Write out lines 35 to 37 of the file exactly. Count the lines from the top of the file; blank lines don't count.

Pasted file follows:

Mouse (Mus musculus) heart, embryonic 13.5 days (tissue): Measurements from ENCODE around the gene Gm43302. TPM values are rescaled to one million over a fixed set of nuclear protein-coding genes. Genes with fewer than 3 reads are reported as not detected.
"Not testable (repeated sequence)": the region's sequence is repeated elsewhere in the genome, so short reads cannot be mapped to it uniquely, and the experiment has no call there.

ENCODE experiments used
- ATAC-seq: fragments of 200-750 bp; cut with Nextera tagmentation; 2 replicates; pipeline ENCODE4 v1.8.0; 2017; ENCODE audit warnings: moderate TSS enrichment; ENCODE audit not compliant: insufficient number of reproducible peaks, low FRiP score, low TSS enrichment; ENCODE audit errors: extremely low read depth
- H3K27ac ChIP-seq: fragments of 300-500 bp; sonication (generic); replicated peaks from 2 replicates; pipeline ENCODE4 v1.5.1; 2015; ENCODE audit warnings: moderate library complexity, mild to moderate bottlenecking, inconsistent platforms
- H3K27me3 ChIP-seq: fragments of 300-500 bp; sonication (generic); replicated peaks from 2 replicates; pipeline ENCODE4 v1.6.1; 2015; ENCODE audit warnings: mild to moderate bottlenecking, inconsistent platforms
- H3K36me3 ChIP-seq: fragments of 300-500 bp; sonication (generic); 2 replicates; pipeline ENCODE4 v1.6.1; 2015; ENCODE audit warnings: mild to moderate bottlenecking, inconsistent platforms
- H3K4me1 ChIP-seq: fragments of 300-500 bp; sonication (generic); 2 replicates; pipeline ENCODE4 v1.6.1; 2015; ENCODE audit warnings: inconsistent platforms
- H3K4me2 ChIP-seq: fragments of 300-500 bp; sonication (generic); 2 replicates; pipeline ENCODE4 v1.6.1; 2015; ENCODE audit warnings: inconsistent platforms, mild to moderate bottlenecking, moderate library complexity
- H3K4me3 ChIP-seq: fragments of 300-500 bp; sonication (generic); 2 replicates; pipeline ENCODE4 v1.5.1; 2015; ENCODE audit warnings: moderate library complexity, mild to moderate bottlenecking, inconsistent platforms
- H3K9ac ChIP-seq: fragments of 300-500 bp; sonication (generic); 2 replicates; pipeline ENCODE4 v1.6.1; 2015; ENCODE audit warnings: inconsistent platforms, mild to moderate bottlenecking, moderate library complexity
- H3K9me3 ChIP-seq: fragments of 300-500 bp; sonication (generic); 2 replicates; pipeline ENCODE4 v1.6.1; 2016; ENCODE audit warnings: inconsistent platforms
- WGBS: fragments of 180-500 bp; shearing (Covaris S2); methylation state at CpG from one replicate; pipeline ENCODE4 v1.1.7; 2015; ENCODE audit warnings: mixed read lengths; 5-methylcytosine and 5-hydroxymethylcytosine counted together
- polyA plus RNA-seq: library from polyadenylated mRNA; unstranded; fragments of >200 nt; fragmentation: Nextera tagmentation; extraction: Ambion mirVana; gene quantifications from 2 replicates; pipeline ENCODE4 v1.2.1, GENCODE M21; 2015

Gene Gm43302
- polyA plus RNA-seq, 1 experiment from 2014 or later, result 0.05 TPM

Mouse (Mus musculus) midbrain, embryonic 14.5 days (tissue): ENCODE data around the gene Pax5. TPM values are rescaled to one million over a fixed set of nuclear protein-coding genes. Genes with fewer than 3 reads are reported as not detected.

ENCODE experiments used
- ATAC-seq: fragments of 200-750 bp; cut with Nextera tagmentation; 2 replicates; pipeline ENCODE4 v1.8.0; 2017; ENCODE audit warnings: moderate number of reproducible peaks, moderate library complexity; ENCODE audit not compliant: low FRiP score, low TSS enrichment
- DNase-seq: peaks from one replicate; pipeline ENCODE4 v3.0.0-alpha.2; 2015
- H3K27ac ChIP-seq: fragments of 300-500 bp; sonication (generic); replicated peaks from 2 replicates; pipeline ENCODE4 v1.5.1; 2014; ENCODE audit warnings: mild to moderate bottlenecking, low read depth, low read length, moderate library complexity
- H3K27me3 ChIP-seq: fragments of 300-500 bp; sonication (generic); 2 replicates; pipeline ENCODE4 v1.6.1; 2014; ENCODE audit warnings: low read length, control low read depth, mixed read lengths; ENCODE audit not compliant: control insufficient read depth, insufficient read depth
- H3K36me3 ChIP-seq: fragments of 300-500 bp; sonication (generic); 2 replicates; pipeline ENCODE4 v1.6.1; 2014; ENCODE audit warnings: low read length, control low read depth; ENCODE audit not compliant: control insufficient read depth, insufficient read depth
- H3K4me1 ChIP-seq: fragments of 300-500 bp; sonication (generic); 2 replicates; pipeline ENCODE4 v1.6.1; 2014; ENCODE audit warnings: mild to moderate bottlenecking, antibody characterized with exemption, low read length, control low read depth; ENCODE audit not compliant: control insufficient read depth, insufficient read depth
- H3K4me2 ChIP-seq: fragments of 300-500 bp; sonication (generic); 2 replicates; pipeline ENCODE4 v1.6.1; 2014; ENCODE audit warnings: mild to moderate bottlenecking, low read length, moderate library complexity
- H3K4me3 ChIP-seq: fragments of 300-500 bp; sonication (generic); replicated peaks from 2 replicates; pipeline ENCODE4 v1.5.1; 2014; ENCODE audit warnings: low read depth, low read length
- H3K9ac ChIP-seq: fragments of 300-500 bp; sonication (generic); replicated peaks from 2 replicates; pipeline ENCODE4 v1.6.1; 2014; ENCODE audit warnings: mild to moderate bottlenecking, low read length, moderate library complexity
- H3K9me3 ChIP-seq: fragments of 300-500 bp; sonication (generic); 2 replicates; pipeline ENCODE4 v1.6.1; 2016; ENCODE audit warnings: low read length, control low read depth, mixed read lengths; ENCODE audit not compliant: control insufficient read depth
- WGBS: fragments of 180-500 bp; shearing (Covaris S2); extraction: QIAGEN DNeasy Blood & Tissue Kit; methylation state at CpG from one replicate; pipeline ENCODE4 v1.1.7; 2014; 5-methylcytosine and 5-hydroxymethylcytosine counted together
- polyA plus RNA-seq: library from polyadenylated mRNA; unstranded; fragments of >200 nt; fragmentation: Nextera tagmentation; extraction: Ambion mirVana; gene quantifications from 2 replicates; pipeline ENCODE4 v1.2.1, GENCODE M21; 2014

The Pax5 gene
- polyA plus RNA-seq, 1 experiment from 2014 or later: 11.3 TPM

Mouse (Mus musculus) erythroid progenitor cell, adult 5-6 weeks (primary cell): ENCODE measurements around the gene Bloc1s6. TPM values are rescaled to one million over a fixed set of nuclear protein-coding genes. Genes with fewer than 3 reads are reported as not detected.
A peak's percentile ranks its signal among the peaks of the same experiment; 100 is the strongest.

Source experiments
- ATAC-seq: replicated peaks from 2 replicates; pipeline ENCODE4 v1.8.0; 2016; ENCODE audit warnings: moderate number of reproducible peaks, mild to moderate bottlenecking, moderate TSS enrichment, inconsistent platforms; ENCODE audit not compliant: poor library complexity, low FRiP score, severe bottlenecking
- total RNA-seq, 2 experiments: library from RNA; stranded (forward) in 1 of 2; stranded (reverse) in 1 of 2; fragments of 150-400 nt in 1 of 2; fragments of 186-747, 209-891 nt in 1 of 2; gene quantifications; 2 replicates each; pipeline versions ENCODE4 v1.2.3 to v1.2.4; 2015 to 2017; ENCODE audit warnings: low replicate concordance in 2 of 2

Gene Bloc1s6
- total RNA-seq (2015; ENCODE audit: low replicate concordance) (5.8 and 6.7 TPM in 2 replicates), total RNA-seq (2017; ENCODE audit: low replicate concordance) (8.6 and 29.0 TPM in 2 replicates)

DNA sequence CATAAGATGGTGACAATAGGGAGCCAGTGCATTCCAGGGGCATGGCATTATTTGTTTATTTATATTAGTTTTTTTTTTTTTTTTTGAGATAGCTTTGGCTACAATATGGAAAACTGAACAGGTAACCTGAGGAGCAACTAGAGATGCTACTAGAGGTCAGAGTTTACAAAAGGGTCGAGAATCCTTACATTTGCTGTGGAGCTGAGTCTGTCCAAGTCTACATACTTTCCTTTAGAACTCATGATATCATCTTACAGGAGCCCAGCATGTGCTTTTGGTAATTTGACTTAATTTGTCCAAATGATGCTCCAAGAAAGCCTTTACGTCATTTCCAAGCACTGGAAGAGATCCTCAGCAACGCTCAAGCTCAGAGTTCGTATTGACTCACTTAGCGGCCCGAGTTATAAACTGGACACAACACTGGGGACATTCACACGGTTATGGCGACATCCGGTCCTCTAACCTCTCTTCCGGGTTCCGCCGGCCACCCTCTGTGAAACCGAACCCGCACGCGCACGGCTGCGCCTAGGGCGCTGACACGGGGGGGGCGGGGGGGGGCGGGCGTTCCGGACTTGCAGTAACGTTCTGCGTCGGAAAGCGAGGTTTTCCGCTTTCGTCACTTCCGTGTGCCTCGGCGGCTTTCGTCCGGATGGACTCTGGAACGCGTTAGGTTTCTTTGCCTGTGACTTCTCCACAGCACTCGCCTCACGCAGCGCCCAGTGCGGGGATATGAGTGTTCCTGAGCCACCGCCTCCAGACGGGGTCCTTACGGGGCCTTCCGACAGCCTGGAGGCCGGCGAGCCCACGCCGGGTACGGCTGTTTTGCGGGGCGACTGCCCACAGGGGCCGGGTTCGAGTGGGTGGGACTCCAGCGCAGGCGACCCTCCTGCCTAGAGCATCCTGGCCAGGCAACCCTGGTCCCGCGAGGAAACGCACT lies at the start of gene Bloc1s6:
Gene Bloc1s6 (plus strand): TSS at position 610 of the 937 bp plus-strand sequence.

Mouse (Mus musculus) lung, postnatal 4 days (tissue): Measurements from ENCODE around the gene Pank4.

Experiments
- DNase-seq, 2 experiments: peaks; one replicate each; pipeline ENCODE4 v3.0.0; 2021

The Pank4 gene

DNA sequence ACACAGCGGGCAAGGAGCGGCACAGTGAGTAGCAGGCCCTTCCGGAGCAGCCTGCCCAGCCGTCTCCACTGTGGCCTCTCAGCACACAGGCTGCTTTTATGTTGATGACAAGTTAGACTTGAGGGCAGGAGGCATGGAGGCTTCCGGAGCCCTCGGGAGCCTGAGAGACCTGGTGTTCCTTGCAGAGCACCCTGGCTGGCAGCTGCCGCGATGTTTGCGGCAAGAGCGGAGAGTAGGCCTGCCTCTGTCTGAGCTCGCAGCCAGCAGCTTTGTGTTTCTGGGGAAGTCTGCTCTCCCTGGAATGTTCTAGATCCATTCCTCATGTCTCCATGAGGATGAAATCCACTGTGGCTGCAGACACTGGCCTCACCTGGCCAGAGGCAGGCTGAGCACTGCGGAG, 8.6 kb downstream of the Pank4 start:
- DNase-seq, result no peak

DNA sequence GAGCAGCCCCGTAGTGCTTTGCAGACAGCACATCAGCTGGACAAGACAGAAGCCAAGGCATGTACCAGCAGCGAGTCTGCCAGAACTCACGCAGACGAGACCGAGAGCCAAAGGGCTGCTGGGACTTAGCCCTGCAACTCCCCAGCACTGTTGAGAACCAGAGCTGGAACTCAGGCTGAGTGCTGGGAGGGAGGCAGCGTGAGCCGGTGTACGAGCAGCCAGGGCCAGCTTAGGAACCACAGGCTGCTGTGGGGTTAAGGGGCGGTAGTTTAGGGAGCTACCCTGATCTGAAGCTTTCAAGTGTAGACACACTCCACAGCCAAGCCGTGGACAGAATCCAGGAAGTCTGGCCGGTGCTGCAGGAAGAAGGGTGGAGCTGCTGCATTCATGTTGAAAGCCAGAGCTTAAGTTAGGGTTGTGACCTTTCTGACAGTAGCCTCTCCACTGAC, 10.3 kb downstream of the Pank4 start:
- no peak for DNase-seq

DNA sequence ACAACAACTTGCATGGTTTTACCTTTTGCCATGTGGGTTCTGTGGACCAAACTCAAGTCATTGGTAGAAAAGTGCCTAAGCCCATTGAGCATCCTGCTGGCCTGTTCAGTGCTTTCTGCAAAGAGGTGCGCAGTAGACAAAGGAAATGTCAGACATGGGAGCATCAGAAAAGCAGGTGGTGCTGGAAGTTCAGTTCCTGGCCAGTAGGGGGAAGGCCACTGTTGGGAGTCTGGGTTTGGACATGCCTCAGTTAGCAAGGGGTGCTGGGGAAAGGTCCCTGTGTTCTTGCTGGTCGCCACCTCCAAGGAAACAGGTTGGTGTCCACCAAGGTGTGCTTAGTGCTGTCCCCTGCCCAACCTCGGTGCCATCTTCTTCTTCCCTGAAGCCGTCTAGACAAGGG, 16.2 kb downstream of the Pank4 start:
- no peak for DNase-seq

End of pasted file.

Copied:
Source experiments
- ATAC-seq: replicated peaks from 2 replicates; pipeline ENCODE4 v1.8.0; 2016; ENCODE audit warnings: moderate number of reproducible peaks, mild to moderate bottlenecking, moderate TSS enrichment, inconsistent platforms; ENCODE audit not compliant: poor library complexity, low FRiP score, severe bottlenecking
- total RNA-seq, 2 experiments: library from RNA; stranded (forward) in 1 of 2; stranded (reverse) in 1 of 2; fragments of 150-400 nt in 1 of 2; fragments of 186-747, 209-891 nt in 1 of 2; gene quantifications; 2 replicates each; pipeline versions ENCODE4 v1.2.3 to v1.2.4; 2015 to 2017; ENCODE audit warnings: low replicate concordance in 2 of 2